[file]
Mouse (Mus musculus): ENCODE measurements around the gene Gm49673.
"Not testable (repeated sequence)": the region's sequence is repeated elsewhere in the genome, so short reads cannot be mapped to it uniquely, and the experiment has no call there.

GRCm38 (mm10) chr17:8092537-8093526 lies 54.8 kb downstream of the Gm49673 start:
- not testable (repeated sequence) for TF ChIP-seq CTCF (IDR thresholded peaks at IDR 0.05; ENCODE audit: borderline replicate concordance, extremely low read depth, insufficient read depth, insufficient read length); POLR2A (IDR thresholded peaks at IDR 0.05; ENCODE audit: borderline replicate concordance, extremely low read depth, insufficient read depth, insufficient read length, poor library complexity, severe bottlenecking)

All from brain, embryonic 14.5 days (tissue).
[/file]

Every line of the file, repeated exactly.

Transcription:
Mouse (Mus musculus): ENCODE measurements around the gene Gm49673.
"Not testable (repeated sequence)": the region's sequence is repeated elsewhere in the genome, so short reads cannot be mapped to it uniquely, and the experiment has no call there.

GRCm38 (mm10) chr17:8092537-8093526 lies 54.8 kb downstream of the Gm49673 start:
- not testable (repeated sequence) for TF ChIP-seq CTCF (IDR thresholded peaks at IDR 0.05; ENCODE audit: borderline replicate concordance, extremely low read depth, insufficient read depth, insufficient read length); POLR2A (IDR thresholded peaks at IDR 0.05; ENCODE audit: borderline replicate concordance, extremely low read depth, insufficient read depth, insufficient read length, poor library complexity, severe bottlenecking)

All from brain, embryonic 14.5 days (tissue).